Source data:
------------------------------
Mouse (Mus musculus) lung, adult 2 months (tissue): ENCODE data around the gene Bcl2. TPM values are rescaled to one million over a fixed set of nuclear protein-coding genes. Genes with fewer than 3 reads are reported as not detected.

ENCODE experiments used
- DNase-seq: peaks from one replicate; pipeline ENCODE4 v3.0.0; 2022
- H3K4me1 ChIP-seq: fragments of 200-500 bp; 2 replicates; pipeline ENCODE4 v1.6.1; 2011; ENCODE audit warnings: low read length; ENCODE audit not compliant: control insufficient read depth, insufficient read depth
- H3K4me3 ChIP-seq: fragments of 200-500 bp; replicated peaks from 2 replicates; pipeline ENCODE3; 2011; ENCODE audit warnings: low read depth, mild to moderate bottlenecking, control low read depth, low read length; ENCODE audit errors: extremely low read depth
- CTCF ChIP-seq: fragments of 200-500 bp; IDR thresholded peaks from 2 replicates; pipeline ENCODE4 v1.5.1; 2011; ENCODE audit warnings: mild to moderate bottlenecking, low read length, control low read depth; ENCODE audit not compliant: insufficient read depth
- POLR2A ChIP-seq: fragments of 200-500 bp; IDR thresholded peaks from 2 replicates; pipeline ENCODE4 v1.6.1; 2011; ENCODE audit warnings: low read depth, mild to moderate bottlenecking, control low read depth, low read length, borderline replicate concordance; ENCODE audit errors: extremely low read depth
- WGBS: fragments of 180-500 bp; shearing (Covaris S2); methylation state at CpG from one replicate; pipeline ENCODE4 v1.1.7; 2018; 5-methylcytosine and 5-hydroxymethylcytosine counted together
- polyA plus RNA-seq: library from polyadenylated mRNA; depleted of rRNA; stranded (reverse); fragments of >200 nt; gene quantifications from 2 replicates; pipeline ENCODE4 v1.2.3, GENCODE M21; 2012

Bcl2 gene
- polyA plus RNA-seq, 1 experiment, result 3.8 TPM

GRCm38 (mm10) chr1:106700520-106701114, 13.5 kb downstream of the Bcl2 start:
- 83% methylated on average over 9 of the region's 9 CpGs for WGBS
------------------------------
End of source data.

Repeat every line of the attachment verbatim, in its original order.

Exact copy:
Mouse (Mus musculus) lung, adult 2 months (tissue): ENCODE data around the gene Bcl2. TPM values are rescaled to one million over a fixed set of nuclear protein-coding genes. Genes with fewer than 3 reads are reported as not detected.

ENCODE experiments used
- DNase-seq: peaks from one replicate; pipeline ENCODE4 v3.0.0; 2022
- H3K4me1 ChIP-seq: fragments of 200-500 bp; 2 replicates; pipeline ENCODE4 v1.6.1; 2011; ENCODE audit warnings: low read length; ENCODE audit not compliant: control insufficient read depth, insufficient read depth
- H3K4me3 ChIP-seq: fragments of 200-500 bp; replicated peaks from 2 replicates; pipeline ENCODE3; 2011; ENCODE audit warnings: low read depth, mild to moderate bottlenecking, control low read depth, low read length; ENCODE audit errors: extremely low read depth
- CTCF ChIP-seq: fragments of 200-500 bp; IDR thresholded peaks from 2 replicates; pipeline ENCODE4 v1.5.1; 2011; ENCODE audit warnings: mild to moderate bottlenecking, low read length, control low read depth; ENCODE audit not compliant: insufficient read depth
- POLR2A ChIP-seq: fragments of 200-500 bp; IDR thresholded peaks from 2 replicates; pipeline ENCODE4 v1.6.1; 2011; ENCODE audit warnings: low read depth, mild to moderate bottlenecking, control low read depth, low read length, borderline replicate concordance; ENCODE audit errors: extremely low read depth
- WGBS: fragments of 180-500 bp; shearing (Covaris S2); methylation state at CpG from one replicate; pipeline ENCODE4 v1.1.7; 2018; 5-methylcytosine and 5-hydroxymethylcytosine counted together
- polyA plus RNA-seq: library from polyadenylated mRNA; depleted of rRNA; stranded (reverse); fragments of >200 nt; gene quantifications from 2 replicates; pipeline ENCODE4 v1.2.3, GENCODE M21; 2012

Bcl2 gene
- polyA plus RNA-seq, 1 experiment, result 3.8 TPM

GRCm38 (mm10) chr1:106700520-106701114, 13.5 kb downstream of the Bcl2 start:
- 83% methylated on average over 9 of the region's 9 CpGs for WGBS